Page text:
alcohol

Christopher Takata is eager to get these vestiges of his addictions erased.
KUOW Photo/Ann Dornfeld

A lot of teenagers smoke weed. But they don’t all love it enough to get W-E-E-D tattooed across their knuckles.

"I was just a pothead, basically, obsessed with getting high. That’s all I would think about," said 18-year-old Christopher Takata, who last week became the first graduate of Seattle Public Schools' new Recovery School, for students who have been through drug or alcohol rehabilitation programs.

Jeannie Yandel talks with Pike Brewing Company vice president Drew Gillespie about the company's new, 100 percent local terroir beer.

Alcohol Stopped Ruining My Life 365 Days Ago

Jun 3, 2015
Marika Katti Garland celebrated her one year of sobriety last week.
Marika Katti Garland

Well, this is it.

I have been sober for one year. My dog woke me up just after 5 o’clock this morning, and although I was still tired, I just couldn't sleep any longer.

I have thought about this day every day for the past year. Every. Single. Day. The thought of it didn't consume my every waking moment, but I held it in my heart where it was a source of inspiration as I walked this unpredictable road of sobriety.

Pouches of alcohol in granular or powder form will not appear in Washington stores, nor at this rate in Oregon either.

Craft bourbon, like craft beer, is in the midst of a boom: In the past 15 years, the number of distilleries in the U.S. has surged from just a handful to around 600.

File photo of cocaine.
Flickr Photo/DBDurietz (CC-BY-NC-ND)

Marcie Sillman talks with Washington State University neuroscientist Barbara Sorg about her new research into addiction and memory.

A bi-partisan group of lawmakers in the Washington legislature launched a move Tuesday to ban powdered alcohol.

The thinking about alcohol dependence used to be black and white. There was a belief that there were two kinds of drinkers: alcoholics and everyone else.

"But that dichotomy — yes or no, you have it or you don't — is inadequate," says Dr. John Mariani, who researches substance abuse at Columbia University. He says that the thinking has evolved, and that the field of psychiatry recognizes there's a spectrum.

Marcie Sillman talks with Bill Hobson about 1811 Eastlake -- a facility that houses formerly homeless, chronic alcoholics and allows people to drink. Hobson is executive director of the Downtown Emergency Service Center.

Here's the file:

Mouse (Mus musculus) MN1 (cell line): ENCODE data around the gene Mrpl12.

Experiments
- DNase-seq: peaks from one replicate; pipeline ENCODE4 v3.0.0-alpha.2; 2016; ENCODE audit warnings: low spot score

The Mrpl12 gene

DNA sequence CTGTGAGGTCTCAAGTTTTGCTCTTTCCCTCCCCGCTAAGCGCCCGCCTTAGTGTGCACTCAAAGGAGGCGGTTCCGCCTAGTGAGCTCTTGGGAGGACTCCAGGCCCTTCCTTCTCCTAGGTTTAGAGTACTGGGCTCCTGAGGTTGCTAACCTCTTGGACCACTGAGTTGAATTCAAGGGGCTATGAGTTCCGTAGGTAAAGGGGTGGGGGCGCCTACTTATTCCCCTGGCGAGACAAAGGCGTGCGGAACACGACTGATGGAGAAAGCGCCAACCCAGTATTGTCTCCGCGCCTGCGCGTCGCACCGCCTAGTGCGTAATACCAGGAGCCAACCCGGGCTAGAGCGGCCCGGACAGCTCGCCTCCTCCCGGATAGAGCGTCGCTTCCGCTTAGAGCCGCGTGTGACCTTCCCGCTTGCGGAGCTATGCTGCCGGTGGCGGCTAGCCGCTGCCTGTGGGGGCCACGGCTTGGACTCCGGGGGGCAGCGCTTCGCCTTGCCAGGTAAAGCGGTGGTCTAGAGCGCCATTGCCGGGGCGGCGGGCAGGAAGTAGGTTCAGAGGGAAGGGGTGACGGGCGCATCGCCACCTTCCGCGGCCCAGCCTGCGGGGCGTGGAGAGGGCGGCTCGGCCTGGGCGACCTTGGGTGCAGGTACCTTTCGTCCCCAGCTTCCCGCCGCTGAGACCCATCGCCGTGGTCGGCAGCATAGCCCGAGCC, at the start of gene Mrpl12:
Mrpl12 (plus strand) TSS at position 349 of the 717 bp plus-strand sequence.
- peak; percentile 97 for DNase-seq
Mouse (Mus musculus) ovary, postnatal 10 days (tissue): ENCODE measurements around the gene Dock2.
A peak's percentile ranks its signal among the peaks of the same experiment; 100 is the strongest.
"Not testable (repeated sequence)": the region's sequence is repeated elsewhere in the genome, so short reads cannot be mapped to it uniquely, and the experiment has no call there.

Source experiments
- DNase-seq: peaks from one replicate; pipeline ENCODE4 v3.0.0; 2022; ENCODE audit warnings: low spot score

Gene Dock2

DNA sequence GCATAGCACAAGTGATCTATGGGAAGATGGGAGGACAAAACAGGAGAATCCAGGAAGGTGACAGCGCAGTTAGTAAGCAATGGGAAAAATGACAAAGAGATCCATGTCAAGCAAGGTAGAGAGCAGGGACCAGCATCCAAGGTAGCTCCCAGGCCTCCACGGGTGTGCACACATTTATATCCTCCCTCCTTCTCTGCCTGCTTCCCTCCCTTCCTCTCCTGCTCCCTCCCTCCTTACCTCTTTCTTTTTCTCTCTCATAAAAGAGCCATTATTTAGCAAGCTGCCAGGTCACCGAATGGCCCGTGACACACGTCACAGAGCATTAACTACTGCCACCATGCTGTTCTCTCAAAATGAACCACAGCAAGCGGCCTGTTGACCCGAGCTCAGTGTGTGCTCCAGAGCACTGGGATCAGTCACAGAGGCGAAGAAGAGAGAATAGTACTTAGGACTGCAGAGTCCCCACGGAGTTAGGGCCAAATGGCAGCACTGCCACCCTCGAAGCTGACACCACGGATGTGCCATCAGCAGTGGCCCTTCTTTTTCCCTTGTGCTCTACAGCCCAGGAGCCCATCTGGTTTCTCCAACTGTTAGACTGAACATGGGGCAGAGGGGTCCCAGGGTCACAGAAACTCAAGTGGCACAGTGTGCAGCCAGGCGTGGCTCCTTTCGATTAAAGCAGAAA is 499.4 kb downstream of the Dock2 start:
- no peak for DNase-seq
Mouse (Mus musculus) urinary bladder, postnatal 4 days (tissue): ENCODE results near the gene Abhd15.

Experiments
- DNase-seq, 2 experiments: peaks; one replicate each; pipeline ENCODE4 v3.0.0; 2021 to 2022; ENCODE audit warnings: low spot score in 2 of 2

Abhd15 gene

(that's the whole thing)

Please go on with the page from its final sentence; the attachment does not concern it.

Washington lawmakers are considering whether to beef up oversight of the “party bus” industry. At a public hearing Monday, the head of the state agency that regulates in-state bus lines said it’s a matter of safety.

Flickr Photo/MDMA (CC-BY-NC-ND)

Ross Reynolds talks with Howard Pellett, the facilitator of an Alcoholics Anonymous alternative called SMART Recovery. Pellett describes his own experience with alcoholism and SMART's approach to addiction recovery.

This story originally aired August 21, 2014.

A new distillery in the Tri-Cities is hoping to solar power your alcohol.

The founders of Solar Spirits are planning to distill vodka, gin and eventually whiskey – they would become one of the first distilleries in the Northwest to use solar power. The group calls their process “craft tech.”

People under age of 21 in Oregon will have legal immunity if they report alcohol-related medical emergencies. It's one of several new laws taking effect with the New Year.

Sharon Foster, with Gov. Gregoire, announcing the ban on alcoholic energy drinks in Washington in 2010.
AP Photo/Ted S. Warren

Sharon Foster has many proud milestones from her term as chairwoman of Washington’s Liquor Control Board. She was appointed by Governor Gregoire in 2009 and has helped the state tackle medical marijuana, liquor privatization and legalized recreational marijuana.

“I never intended to ask for another term. I really do believe six years is plenty,” Foster told KUOW’s Marcie Sillman in an interview for The Record. “They'll get somebody younger with new ideas and I think that's great.”

The new Recovery School is moving into the former Queen Anne High School gymnasium building.
KUOW Photo/Ann Dornfeld / KUOW

When teenagers with substance abuse problems get out of rehab and return to school, studies show that it’s likely that their peers will offer them drugs within the very first hour. That makes staying clean — or staying in school — difficult. Teens with drug and alcohol problems have a sky-high drop-out rate.

Public health officials say what young people need after rehab is a fresh start at a school focused on their needs and peers with the same goal to stay sober.

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